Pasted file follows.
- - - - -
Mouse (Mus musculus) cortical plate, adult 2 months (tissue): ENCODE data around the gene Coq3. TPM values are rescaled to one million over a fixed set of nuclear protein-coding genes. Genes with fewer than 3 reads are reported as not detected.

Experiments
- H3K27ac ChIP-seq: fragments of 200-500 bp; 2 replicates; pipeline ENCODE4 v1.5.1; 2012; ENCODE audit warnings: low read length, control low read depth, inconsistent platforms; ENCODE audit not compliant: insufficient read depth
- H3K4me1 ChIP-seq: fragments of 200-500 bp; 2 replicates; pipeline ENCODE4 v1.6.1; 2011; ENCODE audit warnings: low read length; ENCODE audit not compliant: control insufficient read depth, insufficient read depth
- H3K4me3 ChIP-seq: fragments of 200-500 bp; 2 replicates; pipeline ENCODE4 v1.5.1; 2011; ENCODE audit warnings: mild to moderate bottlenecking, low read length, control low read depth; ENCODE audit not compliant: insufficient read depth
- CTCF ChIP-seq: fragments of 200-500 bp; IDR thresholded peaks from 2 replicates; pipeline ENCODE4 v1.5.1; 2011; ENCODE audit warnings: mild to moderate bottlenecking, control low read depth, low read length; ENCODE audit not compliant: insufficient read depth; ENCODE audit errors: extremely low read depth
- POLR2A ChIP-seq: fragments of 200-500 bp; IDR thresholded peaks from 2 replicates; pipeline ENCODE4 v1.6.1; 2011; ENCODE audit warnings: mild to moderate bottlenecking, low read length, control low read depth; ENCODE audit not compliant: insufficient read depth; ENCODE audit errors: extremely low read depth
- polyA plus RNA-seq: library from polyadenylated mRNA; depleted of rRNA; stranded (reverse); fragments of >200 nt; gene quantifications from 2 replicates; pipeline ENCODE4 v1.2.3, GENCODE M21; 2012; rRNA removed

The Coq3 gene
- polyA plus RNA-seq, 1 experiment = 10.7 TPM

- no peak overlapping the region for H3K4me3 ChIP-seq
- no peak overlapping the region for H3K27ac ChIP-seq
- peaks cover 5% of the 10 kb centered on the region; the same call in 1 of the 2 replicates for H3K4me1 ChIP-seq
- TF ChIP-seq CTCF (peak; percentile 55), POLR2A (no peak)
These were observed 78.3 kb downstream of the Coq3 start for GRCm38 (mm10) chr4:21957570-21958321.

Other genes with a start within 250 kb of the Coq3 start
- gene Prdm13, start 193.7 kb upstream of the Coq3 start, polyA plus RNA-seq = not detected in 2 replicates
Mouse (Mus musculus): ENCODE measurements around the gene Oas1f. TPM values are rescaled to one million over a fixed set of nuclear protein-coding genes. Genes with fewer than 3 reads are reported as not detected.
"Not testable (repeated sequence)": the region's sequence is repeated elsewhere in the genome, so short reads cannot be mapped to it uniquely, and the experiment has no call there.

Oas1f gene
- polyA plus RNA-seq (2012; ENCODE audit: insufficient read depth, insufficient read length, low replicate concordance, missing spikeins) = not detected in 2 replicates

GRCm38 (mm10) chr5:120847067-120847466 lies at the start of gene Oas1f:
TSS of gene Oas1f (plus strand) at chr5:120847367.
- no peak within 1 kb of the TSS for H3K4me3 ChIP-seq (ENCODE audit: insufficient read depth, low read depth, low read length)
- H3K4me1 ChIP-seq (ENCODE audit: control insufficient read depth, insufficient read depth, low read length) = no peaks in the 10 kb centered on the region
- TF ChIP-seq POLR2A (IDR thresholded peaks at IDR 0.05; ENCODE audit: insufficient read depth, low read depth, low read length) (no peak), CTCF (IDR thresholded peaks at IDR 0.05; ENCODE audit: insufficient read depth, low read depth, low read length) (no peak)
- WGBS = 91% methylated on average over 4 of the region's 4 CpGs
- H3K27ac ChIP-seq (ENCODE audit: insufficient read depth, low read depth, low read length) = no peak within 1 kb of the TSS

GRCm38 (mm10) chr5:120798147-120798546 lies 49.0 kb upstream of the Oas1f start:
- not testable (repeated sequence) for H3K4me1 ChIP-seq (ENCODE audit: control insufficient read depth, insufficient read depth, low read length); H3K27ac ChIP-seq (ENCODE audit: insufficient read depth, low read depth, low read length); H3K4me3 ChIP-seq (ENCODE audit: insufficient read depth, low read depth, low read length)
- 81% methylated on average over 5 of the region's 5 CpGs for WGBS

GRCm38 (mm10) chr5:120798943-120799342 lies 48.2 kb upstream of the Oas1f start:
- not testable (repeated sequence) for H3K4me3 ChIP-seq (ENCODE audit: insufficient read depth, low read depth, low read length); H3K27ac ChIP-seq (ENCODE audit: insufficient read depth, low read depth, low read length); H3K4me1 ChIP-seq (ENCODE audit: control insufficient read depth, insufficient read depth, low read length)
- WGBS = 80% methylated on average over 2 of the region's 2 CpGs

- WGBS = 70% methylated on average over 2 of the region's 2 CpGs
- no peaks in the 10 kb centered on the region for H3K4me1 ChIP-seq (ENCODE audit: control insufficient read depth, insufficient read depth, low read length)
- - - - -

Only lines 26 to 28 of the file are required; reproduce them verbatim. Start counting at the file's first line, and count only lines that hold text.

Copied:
- TF ChIP-seq POLR2A (IDR thresholded peaks at IDR 0.05; ENCODE audit: insufficient read depth, low read depth, low read length) (no peak), CTCF (IDR thresholded peaks at IDR 0.05; ENCODE audit: insufficient read depth, low read depth, low read length) (no peak)
- WGBS = 91% methylated on average over 4 of the region's 4 CpGs
- H3K27ac ChIP-seq (ENCODE audit: insufficient read depth, low read depth, low read length) = no peak within 1 kb of the TSS